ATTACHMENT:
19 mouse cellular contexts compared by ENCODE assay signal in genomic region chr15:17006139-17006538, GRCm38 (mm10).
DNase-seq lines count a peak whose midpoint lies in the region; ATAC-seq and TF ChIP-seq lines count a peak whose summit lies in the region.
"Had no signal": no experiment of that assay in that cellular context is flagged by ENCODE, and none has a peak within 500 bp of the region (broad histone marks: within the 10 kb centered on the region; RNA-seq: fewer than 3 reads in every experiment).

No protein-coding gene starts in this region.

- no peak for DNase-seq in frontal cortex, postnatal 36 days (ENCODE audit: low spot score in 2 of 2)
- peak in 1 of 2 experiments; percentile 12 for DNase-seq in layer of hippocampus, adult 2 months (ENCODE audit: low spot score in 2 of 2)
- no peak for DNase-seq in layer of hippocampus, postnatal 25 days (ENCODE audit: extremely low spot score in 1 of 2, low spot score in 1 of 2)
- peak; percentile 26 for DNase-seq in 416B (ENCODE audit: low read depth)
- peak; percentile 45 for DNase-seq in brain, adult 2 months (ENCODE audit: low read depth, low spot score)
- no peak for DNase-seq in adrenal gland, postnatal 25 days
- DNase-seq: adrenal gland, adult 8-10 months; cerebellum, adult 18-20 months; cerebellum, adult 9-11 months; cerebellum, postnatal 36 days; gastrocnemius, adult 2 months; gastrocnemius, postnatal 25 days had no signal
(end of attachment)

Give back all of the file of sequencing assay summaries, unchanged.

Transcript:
19 mouse cellular contexts compared by ENCODE assay signal in genomic region chr15:17006139-17006538, GRCm38 (mm10).
DNase-seq lines count a peak whose midpoint lies in the region; ATAC-seq and TF ChIP-seq lines count a peak whose summit lies in the region.
"Had no signal": no experiment of that assay in that cellular context is flagged by ENCODE, and none has a peak within 500 bp of the region (broad histone marks: within the 10 kb centered on the region; RNA-seq: fewer than 3 reads in every experiment).

No protein-coding gene starts in this region.

- no peak for DNase-seq in frontal cortex, postnatal 36 days (ENCODE audit: low spot score in 2 of 2)
- peak in 1 of 2 experiments; percentile 12 for DNase-seq in layer of hippocampus, adult 2 months (ENCODE audit: low spot score in 2 of 2)
- no peak for DNase-seq in layer of hippocampus, postnatal 25 days (ENCODE audit: extremely low spot score in 1 of 2, low spot score in 1 of 2)
- peak; percentile 26 for DNase-seq in 416B (ENCODE audit: low read depth)
- peak; percentile 45 for DNase-seq in brain, adult 2 months (ENCODE audit: low read depth, low spot score)
- no peak for DNase-seq in adrenal gland, postnatal 25 days
- DNase-seq: adrenal gland, adult 8-10 months; cerebellum, adult 18-20 months; cerebellum, adult 9-11 months; cerebellum, postnatal 36 days; gastrocnemius, adult 2 months; gastrocnemius, postnatal 25 days had no signal